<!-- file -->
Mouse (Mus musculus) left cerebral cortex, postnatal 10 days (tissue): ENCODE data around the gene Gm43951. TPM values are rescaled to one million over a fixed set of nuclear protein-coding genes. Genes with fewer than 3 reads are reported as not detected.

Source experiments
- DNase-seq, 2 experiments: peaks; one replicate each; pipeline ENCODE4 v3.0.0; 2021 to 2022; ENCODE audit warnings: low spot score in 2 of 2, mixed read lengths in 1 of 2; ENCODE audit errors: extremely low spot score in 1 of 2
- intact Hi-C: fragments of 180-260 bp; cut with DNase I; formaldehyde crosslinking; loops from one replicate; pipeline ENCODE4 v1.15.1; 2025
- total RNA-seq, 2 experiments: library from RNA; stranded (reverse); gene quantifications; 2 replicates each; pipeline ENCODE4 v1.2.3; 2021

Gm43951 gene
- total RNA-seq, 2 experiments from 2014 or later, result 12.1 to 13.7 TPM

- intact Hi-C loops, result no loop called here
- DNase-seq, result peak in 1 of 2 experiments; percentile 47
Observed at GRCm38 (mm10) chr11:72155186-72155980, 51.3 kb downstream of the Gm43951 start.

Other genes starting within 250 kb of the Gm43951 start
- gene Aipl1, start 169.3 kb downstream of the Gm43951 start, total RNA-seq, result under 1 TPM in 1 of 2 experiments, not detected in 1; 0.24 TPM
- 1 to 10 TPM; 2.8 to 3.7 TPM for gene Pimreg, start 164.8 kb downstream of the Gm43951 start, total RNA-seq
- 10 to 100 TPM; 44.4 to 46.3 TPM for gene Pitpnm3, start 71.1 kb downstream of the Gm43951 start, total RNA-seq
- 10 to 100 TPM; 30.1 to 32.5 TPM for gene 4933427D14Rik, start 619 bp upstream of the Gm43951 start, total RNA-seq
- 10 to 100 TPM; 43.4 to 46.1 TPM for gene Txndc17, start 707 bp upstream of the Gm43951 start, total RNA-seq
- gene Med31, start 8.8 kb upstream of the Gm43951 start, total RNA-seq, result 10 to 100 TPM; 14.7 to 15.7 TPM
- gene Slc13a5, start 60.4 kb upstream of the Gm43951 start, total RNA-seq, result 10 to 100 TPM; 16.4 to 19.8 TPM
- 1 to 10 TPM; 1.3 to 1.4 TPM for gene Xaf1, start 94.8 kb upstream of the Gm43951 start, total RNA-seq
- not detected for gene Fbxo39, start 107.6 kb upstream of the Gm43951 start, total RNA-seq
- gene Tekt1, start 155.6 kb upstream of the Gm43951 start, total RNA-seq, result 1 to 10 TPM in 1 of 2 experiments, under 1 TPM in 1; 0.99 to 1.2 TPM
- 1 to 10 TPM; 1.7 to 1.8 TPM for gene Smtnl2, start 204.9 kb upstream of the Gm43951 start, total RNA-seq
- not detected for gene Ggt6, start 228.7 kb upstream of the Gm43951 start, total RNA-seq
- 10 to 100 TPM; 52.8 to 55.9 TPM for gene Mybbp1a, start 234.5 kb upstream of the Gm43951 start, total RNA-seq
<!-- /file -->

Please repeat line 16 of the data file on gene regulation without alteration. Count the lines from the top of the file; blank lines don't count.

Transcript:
- 10 to 100 TPM; 43.4 to 46.1 TPM for gene Txndc17, start 707 bp upstream of the Gm43951 start, total RNA-seq